5 Of The Strangest Beauty Trends From History
If you want to know exactly how much we value looks as a society, take a look at the beauty industry. Worldwide, it’s worth more than half a trillion dollars and growing rapidly. Social media is flooded with beauty vloggers and makeup artists posting tutorials and promoting products. High street fashion brands are now dipping their toes into makeup and cosmetics. Beauty brands are rapidly expanding their range of sustainable and eco-friendly products.
Since the end of the 19th century, beauty has been commercialised in much the same way most other things have. It has its drawbacks: beauty ads, for example, have been shown to lower the self esteem of female consumers. But the good thing about the growth of beauty into a mass industry is that products are heavily regulated, and thus in most instances safe.
That last point is a fairly recent development. While cosmetic products today are tested extensively to ensure they’re safe, that hasn’t been the case for most of human history. Combined with the technological limitations of the past, beauty trends historically have been in some instances bizarre, and in others actually dangerous.
Here are five of the strangest beauty trends from human history.
1. Portuguese Urine Mouthwash
If you’re thinking “woah, this starts in a dark place”, you’d be right. But that isn’t what the Ancient Romans thought about urine back in 753 BC. No, the Romans believed that urine would actually whiten the teeth if used as mouthwash.
For the Romans, though, not all pee was created equal. On the contrary, they insisted on importing urine from Portugal. Why, you might ask? The answer is so obvious as to be trivial: because Portuguese people apparently had the strongest urine in the world.
At this point, you might be thinking “well, it was like 1267 years ago - I’d probably use my own pee as mouthwash if I was alive then” - and that may very well be true. But people didn’t stop rinsing their mouths with pee when the Roman Empire fell in 476 AD. In fact, people continued to use urine as mouthwash until as recently as the 18th Century.
2. Black Teeth
More than 200 years before the Fall of Rome, women in Japan started a teeth trend that didn’t involve bodily fluids. Instead of coating their teeth with hot Portuguese piss, Japanese women dyed their teeth black.
How? Nothing bad, really. Just some cinnamon, a few aromatic spices, and uh- oh yeah, that’s it: iron-based black dye. Sounds unhealthy, right? Now imagine someone’s asking you to pick between gargling ultra-concentrated Portuguese urine and dying your teeth with a heavy metal. Pee doesn’t sound so bad anymore, does it?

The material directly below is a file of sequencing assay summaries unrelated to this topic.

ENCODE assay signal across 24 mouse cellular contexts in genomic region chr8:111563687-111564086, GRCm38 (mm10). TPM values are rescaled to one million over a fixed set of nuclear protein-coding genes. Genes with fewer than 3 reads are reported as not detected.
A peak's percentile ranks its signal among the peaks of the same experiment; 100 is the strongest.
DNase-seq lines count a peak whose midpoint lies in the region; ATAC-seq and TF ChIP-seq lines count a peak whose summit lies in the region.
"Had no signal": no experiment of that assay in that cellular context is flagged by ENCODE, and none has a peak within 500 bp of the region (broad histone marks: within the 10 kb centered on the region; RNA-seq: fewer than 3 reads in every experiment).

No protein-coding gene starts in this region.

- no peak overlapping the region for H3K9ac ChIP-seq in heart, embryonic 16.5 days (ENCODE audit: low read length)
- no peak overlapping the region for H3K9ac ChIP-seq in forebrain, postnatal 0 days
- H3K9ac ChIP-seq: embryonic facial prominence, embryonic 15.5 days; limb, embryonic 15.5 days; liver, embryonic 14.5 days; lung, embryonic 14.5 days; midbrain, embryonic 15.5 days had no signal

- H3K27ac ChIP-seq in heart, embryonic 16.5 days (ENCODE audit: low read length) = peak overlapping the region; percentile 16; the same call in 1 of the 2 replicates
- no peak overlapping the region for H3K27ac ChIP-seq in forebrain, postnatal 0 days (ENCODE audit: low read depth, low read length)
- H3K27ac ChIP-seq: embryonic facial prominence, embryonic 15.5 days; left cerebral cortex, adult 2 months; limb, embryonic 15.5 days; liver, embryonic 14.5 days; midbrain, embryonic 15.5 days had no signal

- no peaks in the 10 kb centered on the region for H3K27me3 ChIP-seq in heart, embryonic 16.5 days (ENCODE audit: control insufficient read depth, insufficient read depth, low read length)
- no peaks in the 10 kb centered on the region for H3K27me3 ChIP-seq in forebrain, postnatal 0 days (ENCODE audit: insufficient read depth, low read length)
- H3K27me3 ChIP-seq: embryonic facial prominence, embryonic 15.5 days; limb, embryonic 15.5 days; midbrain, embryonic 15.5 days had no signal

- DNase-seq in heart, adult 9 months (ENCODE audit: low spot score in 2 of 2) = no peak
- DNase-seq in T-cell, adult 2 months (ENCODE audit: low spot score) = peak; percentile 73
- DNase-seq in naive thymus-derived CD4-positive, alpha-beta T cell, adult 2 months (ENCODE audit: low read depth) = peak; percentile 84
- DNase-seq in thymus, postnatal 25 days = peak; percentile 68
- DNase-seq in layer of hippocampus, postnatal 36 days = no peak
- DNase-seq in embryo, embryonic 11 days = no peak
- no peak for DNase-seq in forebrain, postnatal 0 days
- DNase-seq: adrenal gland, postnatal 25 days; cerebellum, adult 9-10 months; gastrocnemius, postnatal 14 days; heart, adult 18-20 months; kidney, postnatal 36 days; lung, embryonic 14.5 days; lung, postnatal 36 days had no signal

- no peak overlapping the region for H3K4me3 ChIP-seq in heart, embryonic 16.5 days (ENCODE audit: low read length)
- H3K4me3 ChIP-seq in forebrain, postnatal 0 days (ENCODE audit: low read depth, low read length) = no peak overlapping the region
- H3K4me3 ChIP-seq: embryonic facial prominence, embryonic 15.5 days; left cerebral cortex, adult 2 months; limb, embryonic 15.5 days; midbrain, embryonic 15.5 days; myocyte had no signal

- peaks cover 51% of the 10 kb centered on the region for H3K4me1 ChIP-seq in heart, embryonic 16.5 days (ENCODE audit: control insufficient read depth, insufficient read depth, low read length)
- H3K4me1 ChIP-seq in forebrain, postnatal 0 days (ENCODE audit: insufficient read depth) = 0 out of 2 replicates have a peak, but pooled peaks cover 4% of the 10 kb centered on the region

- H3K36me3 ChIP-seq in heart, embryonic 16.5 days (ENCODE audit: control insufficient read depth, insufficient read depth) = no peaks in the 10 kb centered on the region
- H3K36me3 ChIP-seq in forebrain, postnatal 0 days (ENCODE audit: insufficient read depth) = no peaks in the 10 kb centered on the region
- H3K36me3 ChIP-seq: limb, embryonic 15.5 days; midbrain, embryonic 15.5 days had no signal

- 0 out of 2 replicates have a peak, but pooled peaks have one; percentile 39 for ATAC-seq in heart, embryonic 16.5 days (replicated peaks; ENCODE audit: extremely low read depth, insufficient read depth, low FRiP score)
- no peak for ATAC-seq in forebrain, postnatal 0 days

3. Lead-Based Makeup
Lead-based makeup has a long and alarming history. For centuries, women would mix lead with vinegar to make a substance called ceruse, which when applied to the face would cause the skin to look very pale.
At the time, it had some advantages. It smoothed out the face. It could be made in the home. It could hide the myriad of plagues that spread throughout Europe and the rest of the world at the time.
Unfortunately, lead-based makeup exacted a heavy toll on the women who used it. Over time, they would develop lead poisoning which, unlike lead-based makeup apparently, did not make you look beautiful. On the contrary, it gave you things like constipation, grey hair, severe abdominal pain, dry skin, brain damage and death. Fun!
Once people started to realise caking your skin with a poisonous metallic compound was a bad idea actually, they came up with a genius alternative: eating arsenic.
Arsenic was a revolutionary cosmetic innovation because it got right to the source. Lead-based makeup made you look pale. Arsenic made you actually pale. It also gave you seizures, muscle cramps and bloody urine, but I guess so did everything else back then.
5. Nightshade Eye Drops
Over in Renaissance Italy, women figured out a way to make their eyes more beautiful. Wide, Doe-like eyes were all the rage in the Renaissance, and through their efforts to be fashionable, Italian women discovered that the belladonna plant made their pupils dilate.
You might know the belladonna plant by its more common name Deadly Nightshade. It’s called Deadly Nightshade because it’s poisonous, and women who used it too much in Renaissance Italy ended up going blind.
In all fairness, that might’ve been a blessing. After all, if you can’t see, what’s the point in whitening your teeth with piss, covering your skin in a poisonous metal, or eating arsenic in order to look beautiful?
Rob English is the Senior Solutions Officer at Pharmica, an online pharmacy based in central London. In addition to his responsibilities in web and business development, Rob also writes about issues related to health and wellbeing.